that's hilarious, no? a language that forces me to say `int i = 5`, write `catch` clauses that serve no purpose, and, on top of that, forces me to partially document third-party libraries? say what?

Ysangkok said...

Even shorter in PHP :P (hehehe):
echo file_get_contents("http://www.google.com/");

Anonymous said...

String fileContent = FileUtils.readString("c:/autoexec.bat");

String urlContent = HttpUtils.readString("http://www.why_are_all_python_fans_clueless_bozos.htm");

LoveEncounterFlow said...

@"""String urlContent = HttpUtils.readString("http://www.why_are_all_python_fans_clueless_bozos.htm")"""

print """why do all the java bozos believe in that `String x=getString()` mojo when it does not serve any useful purpose?"""

seriously: as much as sth like `def f( int x )` is (among other things) missing from python—how does it feel to write in a language that seriously distinguishes between `"x"` and `new String("x")` and so on? where some numbers are objects and others are not?

some desktop java applications really really impress me, and the community sure can claim more than one achievement, but the yuckie basics of the language and various other hallmarks leading to ‘for-want-of-a-nail’-isms (for which see Steve Yegge’s now-classical piece of codepoetry) have always put me off (save for one experience i do not care to repeat).

Erik said...

Wow! Yet another my language is bigger/shorter/smarter than yours...

In case you don't know: Lisp already did it far better over 20 years ago, and I'm not even taalking about Smalltalk ;-)

Erik

Anonymous said...

wget -O lol google.com && cat lol & rm lol

Ysangkok said...

Why output to file?

wget -q -O - 'http://www.google.com/'

and with curl:

curl -s 'http://www.google.com/'

Anonymous said...

Being really fair with Java requires adding Exception Handling to the Python code.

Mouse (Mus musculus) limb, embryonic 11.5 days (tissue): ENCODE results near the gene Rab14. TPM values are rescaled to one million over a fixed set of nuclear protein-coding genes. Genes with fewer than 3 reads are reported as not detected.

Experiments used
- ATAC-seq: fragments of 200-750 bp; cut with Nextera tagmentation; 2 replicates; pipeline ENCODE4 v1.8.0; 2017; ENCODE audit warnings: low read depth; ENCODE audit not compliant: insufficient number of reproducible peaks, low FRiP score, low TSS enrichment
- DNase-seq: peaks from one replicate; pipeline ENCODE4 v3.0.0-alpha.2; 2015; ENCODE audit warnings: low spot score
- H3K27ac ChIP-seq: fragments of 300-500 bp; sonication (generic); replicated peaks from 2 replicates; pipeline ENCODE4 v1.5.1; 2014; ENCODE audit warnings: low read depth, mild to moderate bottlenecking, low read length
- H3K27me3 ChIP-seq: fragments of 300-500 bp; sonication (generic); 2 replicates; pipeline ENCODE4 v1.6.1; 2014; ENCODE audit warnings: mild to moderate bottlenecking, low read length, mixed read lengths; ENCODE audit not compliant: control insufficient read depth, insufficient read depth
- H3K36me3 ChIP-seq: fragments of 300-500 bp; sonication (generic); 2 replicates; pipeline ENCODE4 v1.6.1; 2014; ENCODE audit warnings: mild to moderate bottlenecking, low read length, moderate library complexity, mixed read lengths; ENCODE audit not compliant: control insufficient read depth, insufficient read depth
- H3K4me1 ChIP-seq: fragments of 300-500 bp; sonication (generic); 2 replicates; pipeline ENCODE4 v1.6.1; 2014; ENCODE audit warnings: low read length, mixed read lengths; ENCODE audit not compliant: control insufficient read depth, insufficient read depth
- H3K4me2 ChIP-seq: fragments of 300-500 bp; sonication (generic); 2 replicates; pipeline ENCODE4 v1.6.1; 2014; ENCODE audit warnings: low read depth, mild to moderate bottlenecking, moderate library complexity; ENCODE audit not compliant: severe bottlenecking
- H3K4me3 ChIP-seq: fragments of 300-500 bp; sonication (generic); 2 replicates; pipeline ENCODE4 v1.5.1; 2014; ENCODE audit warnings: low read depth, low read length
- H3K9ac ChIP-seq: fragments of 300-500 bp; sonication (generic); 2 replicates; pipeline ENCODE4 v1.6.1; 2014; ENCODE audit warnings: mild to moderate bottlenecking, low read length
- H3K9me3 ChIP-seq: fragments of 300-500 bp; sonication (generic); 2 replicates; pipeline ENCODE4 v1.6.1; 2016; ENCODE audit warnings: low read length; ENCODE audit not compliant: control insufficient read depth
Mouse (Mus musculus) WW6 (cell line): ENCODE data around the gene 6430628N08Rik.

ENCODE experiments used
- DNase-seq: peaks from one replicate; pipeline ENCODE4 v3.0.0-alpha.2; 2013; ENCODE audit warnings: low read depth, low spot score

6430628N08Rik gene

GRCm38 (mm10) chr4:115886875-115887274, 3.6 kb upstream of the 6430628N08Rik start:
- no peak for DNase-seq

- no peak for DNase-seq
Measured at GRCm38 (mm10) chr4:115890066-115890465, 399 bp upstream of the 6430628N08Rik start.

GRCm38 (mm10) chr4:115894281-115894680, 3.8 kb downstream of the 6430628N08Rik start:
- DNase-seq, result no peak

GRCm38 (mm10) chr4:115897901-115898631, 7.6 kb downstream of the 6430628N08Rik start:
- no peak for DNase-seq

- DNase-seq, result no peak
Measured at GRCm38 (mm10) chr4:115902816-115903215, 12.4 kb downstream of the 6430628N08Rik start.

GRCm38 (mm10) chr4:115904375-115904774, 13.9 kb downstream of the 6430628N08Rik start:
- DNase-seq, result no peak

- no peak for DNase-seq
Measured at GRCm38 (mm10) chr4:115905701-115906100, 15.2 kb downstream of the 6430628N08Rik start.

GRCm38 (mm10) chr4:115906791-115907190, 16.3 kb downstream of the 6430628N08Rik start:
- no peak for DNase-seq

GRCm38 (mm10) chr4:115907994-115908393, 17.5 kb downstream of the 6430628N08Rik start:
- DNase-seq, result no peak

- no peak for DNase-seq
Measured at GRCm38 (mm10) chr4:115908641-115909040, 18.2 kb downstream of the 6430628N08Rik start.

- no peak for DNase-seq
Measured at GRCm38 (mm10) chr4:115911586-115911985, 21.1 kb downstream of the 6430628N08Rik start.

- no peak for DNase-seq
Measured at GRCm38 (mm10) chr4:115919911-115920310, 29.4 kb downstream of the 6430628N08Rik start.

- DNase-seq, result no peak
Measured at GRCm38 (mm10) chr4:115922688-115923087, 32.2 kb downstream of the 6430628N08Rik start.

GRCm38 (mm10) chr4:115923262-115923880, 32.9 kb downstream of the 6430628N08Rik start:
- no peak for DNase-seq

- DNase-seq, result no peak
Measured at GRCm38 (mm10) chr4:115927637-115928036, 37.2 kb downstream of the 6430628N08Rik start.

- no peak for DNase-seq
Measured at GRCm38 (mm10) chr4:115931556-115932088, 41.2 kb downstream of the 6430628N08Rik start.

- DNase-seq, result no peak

Of course the overall conclusion will not change: Java sucks when compared to Python, either from the language point of view or when it comes to the standard library...

LoveEncounterFlow said...

@"""Being really fair with Java requires adding Exception Handling to the Python code."""

as indicated above, no addition python code is needed; it is already largely equivalent with the java code as far as exception handling goes. the java code does NOT do ANY kind of useful exception handling. the java snippet contains the bare minimum necessary to make this kind of operation compile at all. the `throw` clause announces the possibility of an uncaught exception, and the two catch clauses, if memory serves me, simply make it so that `MalformedURLException` and `IOException` will be swallowed silently---i think java mandates that you deal with these exceptions right where you use the called method, and the implementations given are bare minimum do-nothings (this may be wrong in details, pls correct me). see e.g. http://en.wikipedia.org/wiki/Exception_handling#Checked_exceptions for more.

Matej Knopp said...

Good luck when you'll have to refactor the python code.

Timo said...

Does the python version convert linefeeds to native linefeeds?

Anonymous said...

It can be made a little shorter, but it really is a mess. Yet no script language can be made as fast as the vm with jit compiling.

import java.net.*;
import java.io.*;

public class JGet {
public static void main (String[] args) throws Exception {
BufferedReader in =
new BufferedReader(
new InputStreamReader(
new URL("http://www.google.com").openStream()));
while(in.ready()){
System.out.println(in.readLine());
}
in.close();
}
}


This doesn't support alternative character sets, so it's better to use commons.httpclient

import org.apache.commons.httpclient.*;
import org.apache.commons.httpclient.methods.*;

public class HttpGet {

public static void main(String[] args) throws Exception {

GetMethod method = new GetMethod("http://www.apache.org/");
new HttpClient().executeMethod(method);
System.out.println(new String(method.getResponseBody(), method.getResponseCharSet()));

}
}

Caleb James DeLisle

thanos said...

How about doing a simple file copy ?
Here is the python version:
open('dst_file_name','wb').write(open('src_file_name','rb').read())

Here is the Java version:

// Sorry too Lazy so I'm going to use JPython ;)

import org.python.core.io.FileIO
.
.
.
FileIO src = new FileIO('src_file_name','rb');
FileIO dst = new FileIO('dst_file_name','wb');
dst.write(src.read());
src.close();
dst.close();